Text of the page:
Wednesday, April 04, 2007

What's in My Cubby? Wednesdays

This being the last toddler storytime before Easter, it’s a perfect time to do a Rascally Rabbits storytime.

Fleming, Candace. Muncha! Muncha! Muncha! New York: Atheneum Books For Young Readers, 2002.

Used for: Rascally Rabbits storytime
Why I used it: Funny little rabbits keep breaking into a farmer’s vegetable garden, causing him to resort to desperate measures. Text is large, making it easier on the story reader. Illustrations are eye catching and appealing to a large group.
Success: I was unsure how this would go over, due to its length. I did drop a few sentences at the end, but the majority of the children enjoyed the story.

Lee, Ho Baek. While We Were Out. La Jolla, CA: Kane/Miller Book Publishers, 2003.

Used for: Rascally Rabbits storytime
Why I used it: An inquisitive rabbit breaks into a family’s apartment while they are away, and has quite an adventure. The majority of the illustrations are bright and big for a large group. I like Kane/Miller’s books and the company’s charge, which is to publish quality children’s books originally published outside the United States.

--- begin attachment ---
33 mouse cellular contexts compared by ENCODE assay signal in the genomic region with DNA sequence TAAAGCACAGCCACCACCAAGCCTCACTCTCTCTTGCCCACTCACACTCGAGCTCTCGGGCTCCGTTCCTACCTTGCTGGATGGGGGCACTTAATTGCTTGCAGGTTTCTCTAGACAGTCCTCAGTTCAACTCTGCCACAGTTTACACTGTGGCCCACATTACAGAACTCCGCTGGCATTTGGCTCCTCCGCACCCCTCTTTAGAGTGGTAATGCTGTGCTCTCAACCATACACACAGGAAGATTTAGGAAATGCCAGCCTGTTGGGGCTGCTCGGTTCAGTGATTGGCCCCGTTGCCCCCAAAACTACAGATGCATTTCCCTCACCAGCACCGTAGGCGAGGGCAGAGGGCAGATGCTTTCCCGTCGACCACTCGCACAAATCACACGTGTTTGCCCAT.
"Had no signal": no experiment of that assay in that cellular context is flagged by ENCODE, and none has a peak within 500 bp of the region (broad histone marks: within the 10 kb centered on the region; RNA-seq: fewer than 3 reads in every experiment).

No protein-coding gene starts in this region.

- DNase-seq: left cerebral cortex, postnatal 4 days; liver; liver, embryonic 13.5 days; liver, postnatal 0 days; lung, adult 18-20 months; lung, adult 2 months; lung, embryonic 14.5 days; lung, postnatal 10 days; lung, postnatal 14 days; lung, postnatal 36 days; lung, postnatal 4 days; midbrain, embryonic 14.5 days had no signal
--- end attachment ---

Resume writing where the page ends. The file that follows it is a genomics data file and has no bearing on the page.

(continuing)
Success: The children laughed at key points, such as the rabbit watching a movie. So silly! Some illustrations are small, but they are “matched” with a larger and colorful illustration to the right of them.

Russo, Marisabina. The Bunnies Are Not in Their Beds. New York: Schwartz & Wade Books, 2007.

Used for: Rascally Rabbits storytime
Why I used it: Toddlers and their parents are very familiar with bedtime struggles! These bunnies keep hopping out of bed to play with trains, hobby horses, and musical instruments. Their beleaguered parents insist that they return to bed, but the bunnies get more rambunctious and the parents get more aggravated (without trying to blow their top).
Success: This went over very well! If you make the parents sound more desperate/aggravated with each visit to the bunnies’ bedroom, it makes the story even funnier. It works great as a read aloud, but the clever illustrations are lost on a large group. Mama is reading “Hare Raising Stories” before the chaos begins, and one of Daddy’s newspaper headlines reads “5K Upset: Tortoise Beats Hare.” And what kind of cake do bunnies eat as a late night snack? Why, carrot cake, of course.

Watson, Richard Jesse. The Magic Rabbit. New York: Blue Sky Press (an imprint of Scholastic, Inc), 2005.

Used for: Rascally Rabbits storytime
Why I used it: I needed a good short book, since my toddler group is just getting comfortable with longer stories. This has fantastic illustrations that are just perfect for a large group. There’s an element of suspense: what will the rabbit pull from his hat next? The book ends with a nice but not too dorky message about friendship.
Success: I’ve used this in previous storytimes (not that this library), so I was hoping for repeated success. They particularly enjoyed it when the rabbit pulled a car from his hat.

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